Revealingly, he’s the country’s finance minister.

A quick bit of googling reveals that people think he was talking about letting elderly patients who don’t want to linger in the hospital choose assisted suicide. Could be, but the country’s debt-to-GDP ratio is over 200 percent and, thanks to its appalling birthrate, more than 40 percent of the population will be elderly 50 years from now. If he’s thinking of this in terms of the national bottom line, he’ll need an awful lot of elderly “volunteers” to help cut costs.

“Heaven forbid if you are forced to live on when you want to die. I would wake up feeling increasingly bad knowing that [treatment] was all being paid for by the government,” [Taro Aso] said during a meeting of the national council on social security reforms. “The problem won’t be solved unless you let them hurry up and die.”…

Rising welfare costs, particularly for the elderly, were behind a decision last year to double consumption [sales] tax to 10% over the next three years, a move Aso’s Liberal Democratic party supported…

To compound the insult, he referred to elderly patients who are no longer able to feed themselves as “tube people”. The health and welfare ministry, he added, was “well aware that it costs several tens of millions of yen” a month to treat a single patient in the final stages of life.

Cost aside, caring for the elderly is a major challenge for Japan’s stretched social services. According to a report this week, the number of households receiving welfare, which include family members aged 65 or over, stood at more than 678,000, or about 40% of the total.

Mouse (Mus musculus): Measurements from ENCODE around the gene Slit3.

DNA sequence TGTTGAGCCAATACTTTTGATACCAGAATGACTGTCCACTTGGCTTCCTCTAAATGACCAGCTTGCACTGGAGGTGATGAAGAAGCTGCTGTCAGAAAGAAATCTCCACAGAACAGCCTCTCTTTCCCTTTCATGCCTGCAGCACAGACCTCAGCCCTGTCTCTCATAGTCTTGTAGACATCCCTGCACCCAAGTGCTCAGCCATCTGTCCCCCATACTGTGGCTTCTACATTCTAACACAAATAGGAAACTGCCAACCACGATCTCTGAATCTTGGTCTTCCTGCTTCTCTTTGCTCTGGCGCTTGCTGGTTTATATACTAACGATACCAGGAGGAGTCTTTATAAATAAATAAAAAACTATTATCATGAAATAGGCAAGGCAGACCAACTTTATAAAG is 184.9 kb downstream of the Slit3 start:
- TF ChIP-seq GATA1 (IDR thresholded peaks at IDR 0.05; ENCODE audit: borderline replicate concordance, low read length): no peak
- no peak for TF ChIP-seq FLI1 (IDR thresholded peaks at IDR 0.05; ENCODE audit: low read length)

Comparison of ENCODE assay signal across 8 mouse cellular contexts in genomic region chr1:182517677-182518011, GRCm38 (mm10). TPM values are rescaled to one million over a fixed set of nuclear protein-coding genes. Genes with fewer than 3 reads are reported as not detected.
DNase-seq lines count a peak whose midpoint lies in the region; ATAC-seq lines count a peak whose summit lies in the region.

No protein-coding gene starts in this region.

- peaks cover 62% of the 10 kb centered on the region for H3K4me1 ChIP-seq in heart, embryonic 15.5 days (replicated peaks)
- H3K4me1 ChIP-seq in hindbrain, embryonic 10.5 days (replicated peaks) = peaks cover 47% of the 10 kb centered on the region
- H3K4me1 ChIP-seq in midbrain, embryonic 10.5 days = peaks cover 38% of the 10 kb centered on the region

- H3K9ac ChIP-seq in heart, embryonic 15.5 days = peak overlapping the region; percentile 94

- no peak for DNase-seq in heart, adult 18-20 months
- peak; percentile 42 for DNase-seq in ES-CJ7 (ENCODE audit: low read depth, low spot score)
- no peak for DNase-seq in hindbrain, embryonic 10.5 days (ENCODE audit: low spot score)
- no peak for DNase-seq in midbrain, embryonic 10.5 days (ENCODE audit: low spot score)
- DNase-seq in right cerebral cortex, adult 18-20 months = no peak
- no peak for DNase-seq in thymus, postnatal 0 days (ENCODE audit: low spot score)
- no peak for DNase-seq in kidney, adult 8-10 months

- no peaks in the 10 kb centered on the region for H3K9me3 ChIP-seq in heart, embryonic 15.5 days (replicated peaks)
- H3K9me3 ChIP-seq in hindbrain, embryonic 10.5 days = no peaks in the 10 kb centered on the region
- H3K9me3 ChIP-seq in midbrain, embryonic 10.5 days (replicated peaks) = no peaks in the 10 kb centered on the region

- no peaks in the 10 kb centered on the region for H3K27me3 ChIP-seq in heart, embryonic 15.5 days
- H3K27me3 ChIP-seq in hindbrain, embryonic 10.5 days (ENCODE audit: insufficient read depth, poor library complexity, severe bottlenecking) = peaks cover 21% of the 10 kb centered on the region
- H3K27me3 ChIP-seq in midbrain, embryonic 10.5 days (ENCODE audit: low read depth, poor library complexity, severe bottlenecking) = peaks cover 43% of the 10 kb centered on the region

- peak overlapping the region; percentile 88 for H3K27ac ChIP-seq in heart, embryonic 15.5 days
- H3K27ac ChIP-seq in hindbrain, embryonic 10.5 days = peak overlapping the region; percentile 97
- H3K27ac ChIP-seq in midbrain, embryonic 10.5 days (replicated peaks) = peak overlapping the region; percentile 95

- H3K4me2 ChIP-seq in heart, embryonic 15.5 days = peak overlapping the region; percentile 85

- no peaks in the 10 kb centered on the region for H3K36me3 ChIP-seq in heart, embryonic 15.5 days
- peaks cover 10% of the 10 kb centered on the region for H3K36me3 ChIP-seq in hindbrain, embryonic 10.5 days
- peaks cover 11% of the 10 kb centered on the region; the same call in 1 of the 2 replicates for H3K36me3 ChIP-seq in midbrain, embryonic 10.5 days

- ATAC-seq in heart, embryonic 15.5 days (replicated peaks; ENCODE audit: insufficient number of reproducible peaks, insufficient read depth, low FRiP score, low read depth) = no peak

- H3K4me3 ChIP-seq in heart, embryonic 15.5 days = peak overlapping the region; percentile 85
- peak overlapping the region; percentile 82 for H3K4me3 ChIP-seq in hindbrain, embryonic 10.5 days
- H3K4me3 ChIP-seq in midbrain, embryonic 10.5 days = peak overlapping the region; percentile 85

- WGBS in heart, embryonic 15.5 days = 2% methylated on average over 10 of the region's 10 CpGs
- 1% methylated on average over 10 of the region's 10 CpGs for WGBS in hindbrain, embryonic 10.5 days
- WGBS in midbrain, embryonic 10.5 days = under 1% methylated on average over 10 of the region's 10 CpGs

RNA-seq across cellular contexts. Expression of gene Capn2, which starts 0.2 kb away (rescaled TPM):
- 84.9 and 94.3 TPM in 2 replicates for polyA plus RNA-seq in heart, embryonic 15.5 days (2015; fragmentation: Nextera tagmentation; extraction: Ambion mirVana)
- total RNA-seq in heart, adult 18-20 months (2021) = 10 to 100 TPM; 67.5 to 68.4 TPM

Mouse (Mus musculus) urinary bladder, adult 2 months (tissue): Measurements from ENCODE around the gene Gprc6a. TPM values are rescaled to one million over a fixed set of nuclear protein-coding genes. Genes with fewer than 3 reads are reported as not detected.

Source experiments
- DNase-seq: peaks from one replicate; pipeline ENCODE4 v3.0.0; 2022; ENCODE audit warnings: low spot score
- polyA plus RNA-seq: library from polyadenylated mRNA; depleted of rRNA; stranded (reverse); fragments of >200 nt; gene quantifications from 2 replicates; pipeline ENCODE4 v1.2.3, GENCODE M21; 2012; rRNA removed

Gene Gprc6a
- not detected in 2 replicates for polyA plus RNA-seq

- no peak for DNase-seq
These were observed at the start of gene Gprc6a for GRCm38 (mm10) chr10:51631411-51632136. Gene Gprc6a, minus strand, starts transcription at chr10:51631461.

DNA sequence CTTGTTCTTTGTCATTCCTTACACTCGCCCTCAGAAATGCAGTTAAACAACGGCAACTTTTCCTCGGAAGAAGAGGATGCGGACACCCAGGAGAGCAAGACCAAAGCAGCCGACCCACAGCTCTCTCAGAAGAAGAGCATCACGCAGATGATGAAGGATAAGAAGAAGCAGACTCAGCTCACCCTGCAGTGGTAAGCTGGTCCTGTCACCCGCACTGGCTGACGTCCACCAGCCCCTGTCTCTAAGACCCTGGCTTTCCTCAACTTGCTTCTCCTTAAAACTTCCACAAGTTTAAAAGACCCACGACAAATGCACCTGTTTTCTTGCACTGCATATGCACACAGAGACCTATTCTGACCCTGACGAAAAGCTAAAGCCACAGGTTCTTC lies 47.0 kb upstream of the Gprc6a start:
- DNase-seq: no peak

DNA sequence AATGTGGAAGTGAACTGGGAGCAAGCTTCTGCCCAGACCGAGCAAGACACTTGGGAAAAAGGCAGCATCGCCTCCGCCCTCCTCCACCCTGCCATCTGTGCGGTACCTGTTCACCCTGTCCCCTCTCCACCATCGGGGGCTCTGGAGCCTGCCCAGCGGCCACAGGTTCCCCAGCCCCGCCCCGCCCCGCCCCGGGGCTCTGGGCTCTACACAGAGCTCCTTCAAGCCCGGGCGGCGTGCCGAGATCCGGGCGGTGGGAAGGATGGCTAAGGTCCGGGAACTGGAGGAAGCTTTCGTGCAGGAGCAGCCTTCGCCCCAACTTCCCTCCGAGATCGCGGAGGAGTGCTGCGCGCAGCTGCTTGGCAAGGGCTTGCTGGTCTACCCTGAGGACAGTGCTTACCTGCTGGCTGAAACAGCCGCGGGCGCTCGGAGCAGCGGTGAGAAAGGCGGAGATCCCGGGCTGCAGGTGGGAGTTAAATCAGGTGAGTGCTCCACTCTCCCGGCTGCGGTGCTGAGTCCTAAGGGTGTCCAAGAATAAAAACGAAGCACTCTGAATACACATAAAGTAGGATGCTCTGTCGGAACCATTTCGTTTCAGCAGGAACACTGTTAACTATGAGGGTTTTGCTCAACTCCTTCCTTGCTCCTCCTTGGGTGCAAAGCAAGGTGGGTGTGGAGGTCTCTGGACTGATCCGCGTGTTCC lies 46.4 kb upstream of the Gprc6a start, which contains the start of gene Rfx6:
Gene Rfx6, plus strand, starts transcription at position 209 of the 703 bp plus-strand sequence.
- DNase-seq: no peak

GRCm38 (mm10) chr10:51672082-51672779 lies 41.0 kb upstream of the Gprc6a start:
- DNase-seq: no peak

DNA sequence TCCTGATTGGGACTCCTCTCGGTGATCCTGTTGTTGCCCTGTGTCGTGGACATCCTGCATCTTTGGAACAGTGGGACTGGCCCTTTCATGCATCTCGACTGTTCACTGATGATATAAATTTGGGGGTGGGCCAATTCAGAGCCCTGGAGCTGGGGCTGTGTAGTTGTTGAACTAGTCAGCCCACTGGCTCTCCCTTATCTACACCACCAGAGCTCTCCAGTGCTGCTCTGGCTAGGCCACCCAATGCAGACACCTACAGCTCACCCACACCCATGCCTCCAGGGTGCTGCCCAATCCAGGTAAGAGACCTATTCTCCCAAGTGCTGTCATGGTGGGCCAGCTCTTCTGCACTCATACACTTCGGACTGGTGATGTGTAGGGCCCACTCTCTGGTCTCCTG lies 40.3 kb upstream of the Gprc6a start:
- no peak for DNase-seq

He said later that he was only stating his personal preference, not floating a new policy idea for Japan’s health-care system, but c’mon. You can’t have this conversation in the context of welfare expenditures and not have policy in mind. This isn’t even the first time he’s grumbled publicly about elderly Japanese in poor health sucking up the country’s revenue. Per the Guardian, five years ago — when he was prime minister — he said, “I see people aged 67 or 68 at class reunions who dodder around and are constantly going to the doctor. Why should I have to pay for people who just eat and drink and make no effort? I walk every day and do other things, but I’m paying more in taxes.” Right, but one of the purposes of a welfare regime is to protect people from their own poor choices. Now the bill has to be paid. What to do? The options seem … familiar somehow:

Economists and government officials say that Japan, in the coming years, will probably raise the retirement age, again increase taxes and trim spending on everything from education to defense, all to care for its elderly.

Young Japanese — those entering the workforce amid two decades of stagnation — will face the greatest burden: They will earn less in real terms than their parents, pay higher pension premiums, receive fewer social services and, eventually, retire with a less-generous pension package.

And that’s the best-case scenario, experts say, possible only if a notoriously fractious government succeeds in pushing through a series of unpopular measures.

Decades of good policy “can avoid a crisis,” said Masatoshi Katagiri, an economist at Chuo University, but living standards will erode. “Either way,” he said, “it will be gloomy.”

Those of you who think Obama doesn’t believe in American exceptionalism should read that again and then watch O’s inaugural speech yesterday. It’s more accurate to say that no one believes in American exceptionalism quite as much as he does.

Exit question: In 100 years, Japan’s going to be a Chinese colony populated by one guy and about 10 million robots, isn’t it?